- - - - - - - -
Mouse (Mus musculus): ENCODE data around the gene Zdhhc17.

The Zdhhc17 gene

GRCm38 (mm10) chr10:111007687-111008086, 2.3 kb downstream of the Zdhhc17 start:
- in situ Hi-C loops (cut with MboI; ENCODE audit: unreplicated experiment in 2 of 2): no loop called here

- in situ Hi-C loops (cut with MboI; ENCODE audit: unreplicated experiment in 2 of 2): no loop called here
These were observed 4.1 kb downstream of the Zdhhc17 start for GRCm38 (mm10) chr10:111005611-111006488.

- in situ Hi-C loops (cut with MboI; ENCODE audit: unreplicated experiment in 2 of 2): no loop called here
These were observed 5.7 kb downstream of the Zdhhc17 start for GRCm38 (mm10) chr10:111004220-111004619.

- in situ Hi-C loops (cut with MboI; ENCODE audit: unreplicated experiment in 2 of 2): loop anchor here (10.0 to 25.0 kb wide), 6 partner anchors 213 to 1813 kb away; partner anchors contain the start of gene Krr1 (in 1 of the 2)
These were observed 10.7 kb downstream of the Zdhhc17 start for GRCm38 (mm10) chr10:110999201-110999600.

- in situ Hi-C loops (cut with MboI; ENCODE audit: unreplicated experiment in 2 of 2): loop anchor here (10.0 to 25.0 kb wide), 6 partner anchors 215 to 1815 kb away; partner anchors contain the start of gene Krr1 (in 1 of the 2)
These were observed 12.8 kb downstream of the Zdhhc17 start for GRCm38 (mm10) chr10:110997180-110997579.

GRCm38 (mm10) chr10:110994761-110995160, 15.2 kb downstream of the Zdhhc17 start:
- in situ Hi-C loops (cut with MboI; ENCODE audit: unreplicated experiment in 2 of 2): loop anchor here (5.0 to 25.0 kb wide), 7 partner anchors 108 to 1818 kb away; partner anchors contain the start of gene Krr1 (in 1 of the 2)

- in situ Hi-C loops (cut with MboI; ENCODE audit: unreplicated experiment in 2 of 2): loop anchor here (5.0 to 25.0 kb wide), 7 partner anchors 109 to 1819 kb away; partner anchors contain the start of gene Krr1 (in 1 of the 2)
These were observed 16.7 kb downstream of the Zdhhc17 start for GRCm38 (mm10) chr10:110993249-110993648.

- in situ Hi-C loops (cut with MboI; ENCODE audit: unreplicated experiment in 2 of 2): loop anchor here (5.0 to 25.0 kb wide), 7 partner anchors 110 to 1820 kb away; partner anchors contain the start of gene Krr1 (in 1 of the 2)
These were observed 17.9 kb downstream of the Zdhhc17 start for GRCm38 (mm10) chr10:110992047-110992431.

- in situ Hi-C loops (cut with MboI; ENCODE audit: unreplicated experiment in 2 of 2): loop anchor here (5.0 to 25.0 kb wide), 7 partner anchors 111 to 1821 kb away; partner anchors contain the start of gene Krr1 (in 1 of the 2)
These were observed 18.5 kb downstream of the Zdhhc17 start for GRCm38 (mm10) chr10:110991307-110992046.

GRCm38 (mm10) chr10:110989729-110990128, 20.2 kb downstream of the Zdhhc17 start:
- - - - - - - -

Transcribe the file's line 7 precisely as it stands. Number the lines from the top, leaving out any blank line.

- in situ Hi-C loops (cut with MboI; ENCODE audit: unreplicated experiment in 2 of 2): no loop called here